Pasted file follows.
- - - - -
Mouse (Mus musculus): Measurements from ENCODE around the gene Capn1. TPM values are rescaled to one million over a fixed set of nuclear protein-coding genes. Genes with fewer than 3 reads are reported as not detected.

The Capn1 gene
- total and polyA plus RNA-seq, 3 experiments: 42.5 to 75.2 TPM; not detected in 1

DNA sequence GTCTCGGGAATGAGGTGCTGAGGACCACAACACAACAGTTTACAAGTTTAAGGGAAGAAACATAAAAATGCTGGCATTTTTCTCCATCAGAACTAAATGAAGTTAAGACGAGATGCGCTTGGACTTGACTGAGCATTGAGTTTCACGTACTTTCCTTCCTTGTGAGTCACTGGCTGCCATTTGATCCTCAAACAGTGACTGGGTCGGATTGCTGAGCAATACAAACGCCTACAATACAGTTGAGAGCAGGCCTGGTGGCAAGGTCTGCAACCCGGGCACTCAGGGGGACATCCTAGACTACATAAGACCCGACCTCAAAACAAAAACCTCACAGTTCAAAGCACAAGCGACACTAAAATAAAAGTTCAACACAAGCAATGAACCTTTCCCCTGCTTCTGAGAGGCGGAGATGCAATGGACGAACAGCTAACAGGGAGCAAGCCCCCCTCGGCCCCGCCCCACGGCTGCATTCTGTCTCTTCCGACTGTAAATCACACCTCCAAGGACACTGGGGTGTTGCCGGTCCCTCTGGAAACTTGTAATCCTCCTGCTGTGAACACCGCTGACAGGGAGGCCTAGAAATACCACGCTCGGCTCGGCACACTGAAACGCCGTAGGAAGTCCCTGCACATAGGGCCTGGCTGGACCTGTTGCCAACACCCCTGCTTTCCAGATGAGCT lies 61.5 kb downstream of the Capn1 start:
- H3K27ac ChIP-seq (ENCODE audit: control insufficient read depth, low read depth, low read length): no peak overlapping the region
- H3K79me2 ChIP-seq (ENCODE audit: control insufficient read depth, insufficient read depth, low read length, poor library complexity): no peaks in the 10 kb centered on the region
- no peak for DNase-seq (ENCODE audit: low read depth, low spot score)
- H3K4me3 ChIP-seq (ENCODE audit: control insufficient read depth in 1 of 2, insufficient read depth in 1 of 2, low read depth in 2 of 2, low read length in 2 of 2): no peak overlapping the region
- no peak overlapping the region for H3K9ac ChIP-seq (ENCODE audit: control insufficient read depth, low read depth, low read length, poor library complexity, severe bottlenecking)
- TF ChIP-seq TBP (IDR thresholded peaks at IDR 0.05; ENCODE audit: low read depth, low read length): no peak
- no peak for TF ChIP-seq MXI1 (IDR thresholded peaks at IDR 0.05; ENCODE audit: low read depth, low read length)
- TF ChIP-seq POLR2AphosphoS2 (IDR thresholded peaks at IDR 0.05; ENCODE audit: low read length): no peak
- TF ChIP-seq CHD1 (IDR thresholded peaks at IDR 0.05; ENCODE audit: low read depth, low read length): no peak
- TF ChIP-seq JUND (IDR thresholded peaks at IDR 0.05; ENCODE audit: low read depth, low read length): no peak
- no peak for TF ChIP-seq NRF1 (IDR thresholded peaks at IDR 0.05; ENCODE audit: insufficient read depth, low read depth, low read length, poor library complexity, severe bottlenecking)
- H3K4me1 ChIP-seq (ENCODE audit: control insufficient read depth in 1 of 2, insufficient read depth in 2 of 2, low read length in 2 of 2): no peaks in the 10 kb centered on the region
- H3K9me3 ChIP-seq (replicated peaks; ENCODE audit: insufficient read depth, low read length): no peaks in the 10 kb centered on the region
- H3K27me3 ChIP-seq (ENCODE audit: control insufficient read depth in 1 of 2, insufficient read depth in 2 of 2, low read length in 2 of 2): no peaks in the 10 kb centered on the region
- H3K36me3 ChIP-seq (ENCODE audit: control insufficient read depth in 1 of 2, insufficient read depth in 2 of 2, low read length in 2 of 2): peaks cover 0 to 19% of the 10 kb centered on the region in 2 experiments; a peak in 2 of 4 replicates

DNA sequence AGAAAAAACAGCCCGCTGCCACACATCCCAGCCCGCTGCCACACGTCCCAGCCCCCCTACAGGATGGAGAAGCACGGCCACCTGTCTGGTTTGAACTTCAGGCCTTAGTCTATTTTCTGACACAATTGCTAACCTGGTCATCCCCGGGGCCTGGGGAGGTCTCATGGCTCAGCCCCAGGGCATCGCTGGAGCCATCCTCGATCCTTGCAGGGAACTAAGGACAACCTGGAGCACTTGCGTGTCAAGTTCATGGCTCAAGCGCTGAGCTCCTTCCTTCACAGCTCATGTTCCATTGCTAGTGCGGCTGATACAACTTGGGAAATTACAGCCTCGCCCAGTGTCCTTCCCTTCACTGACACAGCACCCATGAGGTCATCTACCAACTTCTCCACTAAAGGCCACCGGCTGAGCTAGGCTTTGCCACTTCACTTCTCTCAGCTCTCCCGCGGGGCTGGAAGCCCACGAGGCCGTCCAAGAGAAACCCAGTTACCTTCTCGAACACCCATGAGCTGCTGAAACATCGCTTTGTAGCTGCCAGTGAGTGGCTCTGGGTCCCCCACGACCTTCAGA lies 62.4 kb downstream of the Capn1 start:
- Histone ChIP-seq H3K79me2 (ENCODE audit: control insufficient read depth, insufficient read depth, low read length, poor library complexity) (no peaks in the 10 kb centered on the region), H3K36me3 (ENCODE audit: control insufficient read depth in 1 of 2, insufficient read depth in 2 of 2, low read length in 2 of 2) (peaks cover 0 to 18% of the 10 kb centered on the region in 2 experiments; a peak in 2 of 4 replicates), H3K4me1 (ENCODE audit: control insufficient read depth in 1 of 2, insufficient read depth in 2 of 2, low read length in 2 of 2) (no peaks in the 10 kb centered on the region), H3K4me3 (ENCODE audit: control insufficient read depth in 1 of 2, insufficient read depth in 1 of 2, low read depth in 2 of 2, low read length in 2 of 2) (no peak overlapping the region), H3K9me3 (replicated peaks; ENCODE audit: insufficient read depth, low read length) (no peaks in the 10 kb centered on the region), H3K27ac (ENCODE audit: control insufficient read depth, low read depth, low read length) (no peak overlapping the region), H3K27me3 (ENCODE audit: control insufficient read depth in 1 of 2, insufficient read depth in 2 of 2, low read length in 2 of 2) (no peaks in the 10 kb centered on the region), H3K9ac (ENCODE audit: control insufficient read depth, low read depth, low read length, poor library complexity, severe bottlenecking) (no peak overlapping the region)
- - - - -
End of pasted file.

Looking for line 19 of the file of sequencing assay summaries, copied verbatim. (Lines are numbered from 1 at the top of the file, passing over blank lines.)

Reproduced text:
- H3K36me3 ChIP-seq (ENCODE audit: control insufficient read depth in 1 of 2, insufficient read depth in 2 of 2, low read length in 2 of 2): peaks cover 0 to 19% of the 10 kb centered on the region in 2 experiments; a peak in 2 of 4 replicates